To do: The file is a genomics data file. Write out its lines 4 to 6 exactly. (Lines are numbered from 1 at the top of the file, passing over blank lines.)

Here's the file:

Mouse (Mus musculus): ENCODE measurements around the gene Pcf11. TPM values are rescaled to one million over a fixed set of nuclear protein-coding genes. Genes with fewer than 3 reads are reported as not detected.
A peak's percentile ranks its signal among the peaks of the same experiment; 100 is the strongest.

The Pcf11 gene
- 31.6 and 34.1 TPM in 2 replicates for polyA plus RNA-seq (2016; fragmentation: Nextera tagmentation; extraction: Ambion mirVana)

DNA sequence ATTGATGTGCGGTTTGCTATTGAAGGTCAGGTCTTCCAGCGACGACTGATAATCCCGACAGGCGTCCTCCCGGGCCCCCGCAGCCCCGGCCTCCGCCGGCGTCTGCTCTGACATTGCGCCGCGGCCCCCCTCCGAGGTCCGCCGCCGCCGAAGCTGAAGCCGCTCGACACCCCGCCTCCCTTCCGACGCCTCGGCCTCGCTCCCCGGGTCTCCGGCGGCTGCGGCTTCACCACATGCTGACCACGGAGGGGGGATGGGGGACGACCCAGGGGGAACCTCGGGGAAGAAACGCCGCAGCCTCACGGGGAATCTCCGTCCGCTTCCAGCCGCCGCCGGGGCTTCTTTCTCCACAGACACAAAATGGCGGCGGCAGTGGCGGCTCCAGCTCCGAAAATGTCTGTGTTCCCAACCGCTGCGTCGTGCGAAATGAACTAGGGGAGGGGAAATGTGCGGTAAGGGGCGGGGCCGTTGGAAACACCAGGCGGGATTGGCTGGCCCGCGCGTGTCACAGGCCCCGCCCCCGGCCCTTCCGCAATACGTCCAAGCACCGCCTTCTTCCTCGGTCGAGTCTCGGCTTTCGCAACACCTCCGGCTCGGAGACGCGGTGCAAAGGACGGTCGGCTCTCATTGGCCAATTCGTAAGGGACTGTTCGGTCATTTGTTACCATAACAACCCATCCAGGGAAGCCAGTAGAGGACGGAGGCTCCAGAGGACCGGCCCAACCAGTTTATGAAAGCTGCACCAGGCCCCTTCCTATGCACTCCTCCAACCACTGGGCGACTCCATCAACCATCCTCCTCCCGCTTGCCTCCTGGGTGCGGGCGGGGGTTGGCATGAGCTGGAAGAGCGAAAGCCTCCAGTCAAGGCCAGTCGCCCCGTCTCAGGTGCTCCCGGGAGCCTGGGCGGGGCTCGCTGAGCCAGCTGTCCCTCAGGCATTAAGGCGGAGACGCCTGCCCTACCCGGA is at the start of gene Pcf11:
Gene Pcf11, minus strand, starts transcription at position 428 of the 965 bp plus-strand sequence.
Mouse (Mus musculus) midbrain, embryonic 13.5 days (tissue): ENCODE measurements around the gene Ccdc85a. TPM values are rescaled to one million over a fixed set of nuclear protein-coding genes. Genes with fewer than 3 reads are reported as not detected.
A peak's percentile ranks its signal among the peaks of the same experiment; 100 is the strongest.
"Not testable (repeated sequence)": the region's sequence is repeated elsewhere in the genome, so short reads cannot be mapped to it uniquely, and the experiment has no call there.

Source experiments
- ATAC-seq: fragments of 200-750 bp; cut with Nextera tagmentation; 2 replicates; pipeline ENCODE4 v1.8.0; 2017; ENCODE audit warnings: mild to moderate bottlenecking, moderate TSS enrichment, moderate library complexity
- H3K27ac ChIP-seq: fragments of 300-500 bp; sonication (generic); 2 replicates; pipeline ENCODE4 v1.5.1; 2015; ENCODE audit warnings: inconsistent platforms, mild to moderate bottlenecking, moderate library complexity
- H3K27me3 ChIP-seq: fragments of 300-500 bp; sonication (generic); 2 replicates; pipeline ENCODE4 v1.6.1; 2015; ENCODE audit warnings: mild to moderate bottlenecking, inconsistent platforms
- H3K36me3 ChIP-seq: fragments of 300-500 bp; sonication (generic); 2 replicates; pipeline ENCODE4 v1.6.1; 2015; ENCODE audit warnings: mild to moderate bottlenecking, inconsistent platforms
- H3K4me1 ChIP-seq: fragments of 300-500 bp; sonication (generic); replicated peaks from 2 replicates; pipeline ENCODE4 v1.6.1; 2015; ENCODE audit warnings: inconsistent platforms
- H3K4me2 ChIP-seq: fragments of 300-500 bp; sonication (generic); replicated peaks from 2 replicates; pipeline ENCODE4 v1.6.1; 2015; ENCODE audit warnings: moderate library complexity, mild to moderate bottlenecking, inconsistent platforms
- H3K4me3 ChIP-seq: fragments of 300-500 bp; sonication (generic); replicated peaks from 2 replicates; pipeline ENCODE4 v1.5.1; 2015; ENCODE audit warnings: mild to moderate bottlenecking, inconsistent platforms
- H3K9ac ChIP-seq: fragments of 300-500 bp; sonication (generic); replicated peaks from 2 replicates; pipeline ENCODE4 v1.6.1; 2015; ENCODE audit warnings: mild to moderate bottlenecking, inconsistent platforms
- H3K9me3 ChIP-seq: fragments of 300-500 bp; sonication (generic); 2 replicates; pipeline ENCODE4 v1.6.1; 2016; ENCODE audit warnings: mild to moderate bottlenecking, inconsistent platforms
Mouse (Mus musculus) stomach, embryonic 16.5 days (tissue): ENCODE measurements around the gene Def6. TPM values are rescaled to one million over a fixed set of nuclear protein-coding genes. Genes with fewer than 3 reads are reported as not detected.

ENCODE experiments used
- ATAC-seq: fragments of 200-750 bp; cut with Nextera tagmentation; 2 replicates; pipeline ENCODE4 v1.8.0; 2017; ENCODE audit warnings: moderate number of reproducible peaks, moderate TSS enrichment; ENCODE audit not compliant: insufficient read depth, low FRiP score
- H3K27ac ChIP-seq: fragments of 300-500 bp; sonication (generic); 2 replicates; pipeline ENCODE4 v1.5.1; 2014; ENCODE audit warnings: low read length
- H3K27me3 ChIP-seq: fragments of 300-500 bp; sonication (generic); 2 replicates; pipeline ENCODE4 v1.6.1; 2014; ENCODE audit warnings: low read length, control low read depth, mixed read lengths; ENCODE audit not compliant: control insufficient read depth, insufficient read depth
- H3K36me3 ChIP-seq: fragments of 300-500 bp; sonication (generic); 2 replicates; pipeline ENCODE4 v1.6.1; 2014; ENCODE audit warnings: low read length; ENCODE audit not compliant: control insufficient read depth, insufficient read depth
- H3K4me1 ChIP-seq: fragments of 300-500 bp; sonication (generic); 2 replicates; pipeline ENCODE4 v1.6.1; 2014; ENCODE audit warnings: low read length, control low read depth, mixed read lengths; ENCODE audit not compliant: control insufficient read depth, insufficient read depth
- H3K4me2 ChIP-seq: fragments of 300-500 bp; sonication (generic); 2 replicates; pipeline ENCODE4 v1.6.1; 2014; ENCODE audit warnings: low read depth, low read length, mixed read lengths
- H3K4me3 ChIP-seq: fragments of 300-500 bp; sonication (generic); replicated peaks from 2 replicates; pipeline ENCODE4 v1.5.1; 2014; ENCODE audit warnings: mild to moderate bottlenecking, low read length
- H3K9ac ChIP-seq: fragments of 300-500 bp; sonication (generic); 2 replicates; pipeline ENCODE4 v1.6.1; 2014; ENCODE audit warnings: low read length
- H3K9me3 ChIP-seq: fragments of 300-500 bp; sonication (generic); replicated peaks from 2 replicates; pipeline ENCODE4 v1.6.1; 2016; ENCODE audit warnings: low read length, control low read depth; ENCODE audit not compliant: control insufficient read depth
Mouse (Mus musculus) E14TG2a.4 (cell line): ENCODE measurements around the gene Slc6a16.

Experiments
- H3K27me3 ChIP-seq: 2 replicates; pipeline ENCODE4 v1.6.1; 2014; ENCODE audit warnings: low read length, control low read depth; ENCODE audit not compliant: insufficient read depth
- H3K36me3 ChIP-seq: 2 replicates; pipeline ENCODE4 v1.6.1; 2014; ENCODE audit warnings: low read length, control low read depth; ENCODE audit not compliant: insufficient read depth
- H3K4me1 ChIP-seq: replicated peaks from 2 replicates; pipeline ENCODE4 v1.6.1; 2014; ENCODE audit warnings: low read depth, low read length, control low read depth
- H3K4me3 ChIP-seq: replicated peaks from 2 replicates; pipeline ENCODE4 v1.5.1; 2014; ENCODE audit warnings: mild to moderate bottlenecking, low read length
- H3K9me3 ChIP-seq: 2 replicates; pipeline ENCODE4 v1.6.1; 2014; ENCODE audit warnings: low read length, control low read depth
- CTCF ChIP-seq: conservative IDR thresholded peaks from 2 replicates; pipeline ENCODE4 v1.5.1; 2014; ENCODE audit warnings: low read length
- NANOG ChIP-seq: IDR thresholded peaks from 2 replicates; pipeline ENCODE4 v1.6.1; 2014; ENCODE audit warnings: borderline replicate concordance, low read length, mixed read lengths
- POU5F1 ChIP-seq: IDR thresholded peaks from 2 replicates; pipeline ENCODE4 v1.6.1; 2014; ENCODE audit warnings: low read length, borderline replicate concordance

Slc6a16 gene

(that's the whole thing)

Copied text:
- 31.6 and 34.1 TPM in 2 replicates for polyA plus RNA-seq (2016; fragmentation: Nextera tagmentation; extraction: Ambion mirVana)

DNA sequence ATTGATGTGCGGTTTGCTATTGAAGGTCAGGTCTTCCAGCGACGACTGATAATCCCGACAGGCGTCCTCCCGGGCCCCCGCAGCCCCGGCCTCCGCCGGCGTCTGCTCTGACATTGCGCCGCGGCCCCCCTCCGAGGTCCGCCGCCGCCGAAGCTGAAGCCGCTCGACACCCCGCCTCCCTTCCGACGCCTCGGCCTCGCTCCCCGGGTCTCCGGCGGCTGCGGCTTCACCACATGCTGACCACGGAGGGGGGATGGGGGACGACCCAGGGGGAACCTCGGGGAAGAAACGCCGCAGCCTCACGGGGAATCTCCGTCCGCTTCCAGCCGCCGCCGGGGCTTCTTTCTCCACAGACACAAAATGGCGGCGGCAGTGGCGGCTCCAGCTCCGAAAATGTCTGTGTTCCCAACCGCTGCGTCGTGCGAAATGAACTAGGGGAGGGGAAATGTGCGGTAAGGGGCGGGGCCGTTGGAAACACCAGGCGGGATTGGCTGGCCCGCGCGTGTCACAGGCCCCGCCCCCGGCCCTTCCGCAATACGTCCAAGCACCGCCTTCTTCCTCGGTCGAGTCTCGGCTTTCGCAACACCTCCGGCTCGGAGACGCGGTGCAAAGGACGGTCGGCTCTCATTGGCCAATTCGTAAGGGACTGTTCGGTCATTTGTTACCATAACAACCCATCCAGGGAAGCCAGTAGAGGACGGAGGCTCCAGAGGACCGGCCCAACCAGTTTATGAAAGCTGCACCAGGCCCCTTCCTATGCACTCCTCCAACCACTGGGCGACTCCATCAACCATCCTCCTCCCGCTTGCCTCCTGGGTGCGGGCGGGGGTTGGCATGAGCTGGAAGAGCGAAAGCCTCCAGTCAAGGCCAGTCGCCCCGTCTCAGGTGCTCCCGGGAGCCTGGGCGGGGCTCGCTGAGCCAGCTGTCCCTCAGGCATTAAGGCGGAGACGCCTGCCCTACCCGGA is at the start of gene Pcf11:
Gene Pcf11, minus strand, starts transcription at position 428 of the 965 bp plus-strand sequence.